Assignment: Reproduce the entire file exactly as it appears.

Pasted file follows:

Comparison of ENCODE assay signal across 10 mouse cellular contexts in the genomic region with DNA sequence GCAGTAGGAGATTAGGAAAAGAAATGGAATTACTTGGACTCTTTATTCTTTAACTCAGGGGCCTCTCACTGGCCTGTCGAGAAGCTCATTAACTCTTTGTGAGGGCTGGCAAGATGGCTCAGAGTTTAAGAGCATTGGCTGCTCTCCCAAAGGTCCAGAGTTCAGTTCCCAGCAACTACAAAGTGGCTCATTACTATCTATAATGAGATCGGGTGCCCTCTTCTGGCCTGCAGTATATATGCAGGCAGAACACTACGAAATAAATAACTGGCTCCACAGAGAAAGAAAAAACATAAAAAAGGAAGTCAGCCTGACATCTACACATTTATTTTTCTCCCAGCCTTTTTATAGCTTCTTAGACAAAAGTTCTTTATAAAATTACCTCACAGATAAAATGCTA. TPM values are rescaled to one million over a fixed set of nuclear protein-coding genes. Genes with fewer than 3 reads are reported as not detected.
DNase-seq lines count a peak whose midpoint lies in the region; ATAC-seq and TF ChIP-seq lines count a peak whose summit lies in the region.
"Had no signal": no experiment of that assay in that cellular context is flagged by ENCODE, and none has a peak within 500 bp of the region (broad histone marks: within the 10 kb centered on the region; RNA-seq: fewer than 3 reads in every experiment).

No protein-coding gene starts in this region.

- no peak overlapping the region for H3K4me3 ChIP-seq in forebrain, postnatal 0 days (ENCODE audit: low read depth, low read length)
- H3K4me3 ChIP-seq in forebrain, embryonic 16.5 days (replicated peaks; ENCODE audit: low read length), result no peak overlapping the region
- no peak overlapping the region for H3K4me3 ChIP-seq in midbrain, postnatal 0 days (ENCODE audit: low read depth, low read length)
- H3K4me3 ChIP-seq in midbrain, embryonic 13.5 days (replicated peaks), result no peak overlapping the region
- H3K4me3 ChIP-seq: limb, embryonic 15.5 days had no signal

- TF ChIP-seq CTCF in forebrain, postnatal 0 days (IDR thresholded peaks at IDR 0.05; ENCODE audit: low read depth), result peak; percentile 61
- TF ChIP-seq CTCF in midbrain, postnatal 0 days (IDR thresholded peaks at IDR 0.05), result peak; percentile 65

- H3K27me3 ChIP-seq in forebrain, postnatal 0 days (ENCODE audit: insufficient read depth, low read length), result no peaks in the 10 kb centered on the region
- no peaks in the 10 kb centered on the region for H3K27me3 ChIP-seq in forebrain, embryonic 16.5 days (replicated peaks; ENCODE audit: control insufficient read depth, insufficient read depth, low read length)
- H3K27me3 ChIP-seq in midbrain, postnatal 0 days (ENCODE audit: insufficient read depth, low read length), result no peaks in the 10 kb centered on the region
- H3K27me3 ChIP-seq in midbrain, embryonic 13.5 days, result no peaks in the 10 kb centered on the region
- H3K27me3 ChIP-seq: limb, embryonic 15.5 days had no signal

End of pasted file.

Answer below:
Comparison of ENCODE assay signal across 10 mouse cellular contexts in the genomic region with DNA sequence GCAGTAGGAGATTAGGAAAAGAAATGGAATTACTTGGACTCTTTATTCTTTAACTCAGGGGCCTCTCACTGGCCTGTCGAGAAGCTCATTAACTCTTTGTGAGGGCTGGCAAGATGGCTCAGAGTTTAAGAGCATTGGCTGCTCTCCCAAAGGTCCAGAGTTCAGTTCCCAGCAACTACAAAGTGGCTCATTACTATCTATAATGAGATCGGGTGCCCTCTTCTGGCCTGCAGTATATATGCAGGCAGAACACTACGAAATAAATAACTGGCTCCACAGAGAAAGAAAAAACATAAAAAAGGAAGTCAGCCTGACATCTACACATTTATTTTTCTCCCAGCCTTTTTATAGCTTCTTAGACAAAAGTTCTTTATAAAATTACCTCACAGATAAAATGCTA. TPM values are rescaled to one million over a fixed set of nuclear protein-coding genes. Genes with fewer than 3 reads are reported as not detected.
DNase-seq lines count a peak whose midpoint lies in the region; ATAC-seq and TF ChIP-seq lines count a peak whose summit lies in the region.
"Had no signal": no experiment of that assay in that cellular context is flagged by ENCODE, and none has a peak within 500 bp of the region (broad histone marks: within the 10 kb centered on the region; RNA-seq: fewer than 3 reads in every experiment).

No protein-coding gene starts in this region.

- no peak overlapping the region for H3K4me3 ChIP-seq in forebrain, postnatal 0 days (ENCODE audit: low read depth, low read length)
- H3K4me3 ChIP-seq in forebrain, embryonic 16.5 days (replicated peaks; ENCODE audit: low read length), result no peak overlapping the region
- no peak overlapping the region for H3K4me3 ChIP-seq in midbrain, postnatal 0 days (ENCODE audit: low read depth, low read length)
- H3K4me3 ChIP-seq in midbrain, embryonic 13.5 days (replicated peaks), result no peak overlapping the region
- H3K4me3 ChIP-seq: limb, embryonic 15.5 days had no signal

- TF ChIP-seq CTCF in forebrain, postnatal 0 days (IDR thresholded peaks at IDR 0.05; ENCODE audit: low read depth), result peak; percentile 61
- TF ChIP-seq CTCF in midbrain, postnatal 0 days (IDR thresholded peaks at IDR 0.05), result peak; percentile 65

- H3K27me3 ChIP-seq in forebrain, postnatal 0 days (ENCODE audit: insufficient read depth, low read length), result no peaks in the 10 kb centered on the region
- no peaks in the 10 kb centered on the region for H3K27me3 ChIP-seq in forebrain, embryonic 16.5 days (replicated peaks; ENCODE audit: control insufficient read depth, insufficient read depth, low read length)
- H3K27me3 ChIP-seq in midbrain, postnatal 0 days (ENCODE audit: insufficient read depth, low read length), result no peaks in the 10 kb centered on the region
- H3K27me3 ChIP-seq in midbrain, embryonic 13.5 days, result no peaks in the 10 kb centered on the region
- H3K27me3 ChIP-seq: limb, embryonic 15.5 days had no signal